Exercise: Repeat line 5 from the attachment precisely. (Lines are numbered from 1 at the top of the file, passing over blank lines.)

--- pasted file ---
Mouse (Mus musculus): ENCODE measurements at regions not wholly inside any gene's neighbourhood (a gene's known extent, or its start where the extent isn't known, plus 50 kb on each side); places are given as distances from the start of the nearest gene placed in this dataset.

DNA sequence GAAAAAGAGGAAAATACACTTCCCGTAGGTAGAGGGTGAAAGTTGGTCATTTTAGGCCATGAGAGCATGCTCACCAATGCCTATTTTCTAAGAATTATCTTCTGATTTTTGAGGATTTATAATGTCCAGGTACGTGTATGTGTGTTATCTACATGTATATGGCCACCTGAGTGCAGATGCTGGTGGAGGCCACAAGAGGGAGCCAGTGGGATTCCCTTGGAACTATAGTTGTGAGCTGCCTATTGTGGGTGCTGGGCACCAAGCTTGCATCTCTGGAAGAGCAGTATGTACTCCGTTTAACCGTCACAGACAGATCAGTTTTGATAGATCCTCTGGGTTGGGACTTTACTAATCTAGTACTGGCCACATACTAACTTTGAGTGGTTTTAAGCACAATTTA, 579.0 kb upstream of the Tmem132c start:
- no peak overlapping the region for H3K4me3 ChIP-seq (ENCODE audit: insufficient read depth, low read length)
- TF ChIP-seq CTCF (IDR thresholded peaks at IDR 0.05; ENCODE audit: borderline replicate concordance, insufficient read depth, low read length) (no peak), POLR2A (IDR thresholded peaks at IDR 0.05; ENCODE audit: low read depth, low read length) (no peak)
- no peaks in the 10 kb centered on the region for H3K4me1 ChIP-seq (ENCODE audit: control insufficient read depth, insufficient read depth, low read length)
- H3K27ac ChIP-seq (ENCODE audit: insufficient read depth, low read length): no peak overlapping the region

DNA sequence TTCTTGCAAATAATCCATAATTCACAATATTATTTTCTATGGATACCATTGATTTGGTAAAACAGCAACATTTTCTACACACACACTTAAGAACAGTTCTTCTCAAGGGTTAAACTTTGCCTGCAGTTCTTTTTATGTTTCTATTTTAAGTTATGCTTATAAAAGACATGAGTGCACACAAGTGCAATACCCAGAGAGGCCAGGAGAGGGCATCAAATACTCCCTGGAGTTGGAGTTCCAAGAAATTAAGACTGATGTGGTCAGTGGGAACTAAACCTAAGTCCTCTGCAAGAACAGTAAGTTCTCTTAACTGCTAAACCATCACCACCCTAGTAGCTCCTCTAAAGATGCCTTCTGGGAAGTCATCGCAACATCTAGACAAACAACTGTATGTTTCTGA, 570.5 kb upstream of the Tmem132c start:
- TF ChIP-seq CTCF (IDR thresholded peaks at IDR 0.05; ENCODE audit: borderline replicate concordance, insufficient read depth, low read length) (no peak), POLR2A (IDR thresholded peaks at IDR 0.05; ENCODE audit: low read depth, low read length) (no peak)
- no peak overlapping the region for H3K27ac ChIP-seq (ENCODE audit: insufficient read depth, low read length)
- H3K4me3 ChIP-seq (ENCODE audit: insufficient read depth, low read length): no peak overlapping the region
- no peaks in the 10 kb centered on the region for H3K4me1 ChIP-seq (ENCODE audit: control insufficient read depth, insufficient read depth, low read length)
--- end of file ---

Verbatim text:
- no peaks in the 10 kb centered on the region for H3K4me1 ChIP-seq (ENCODE audit: control insufficient read depth, insufficient read depth, low read length)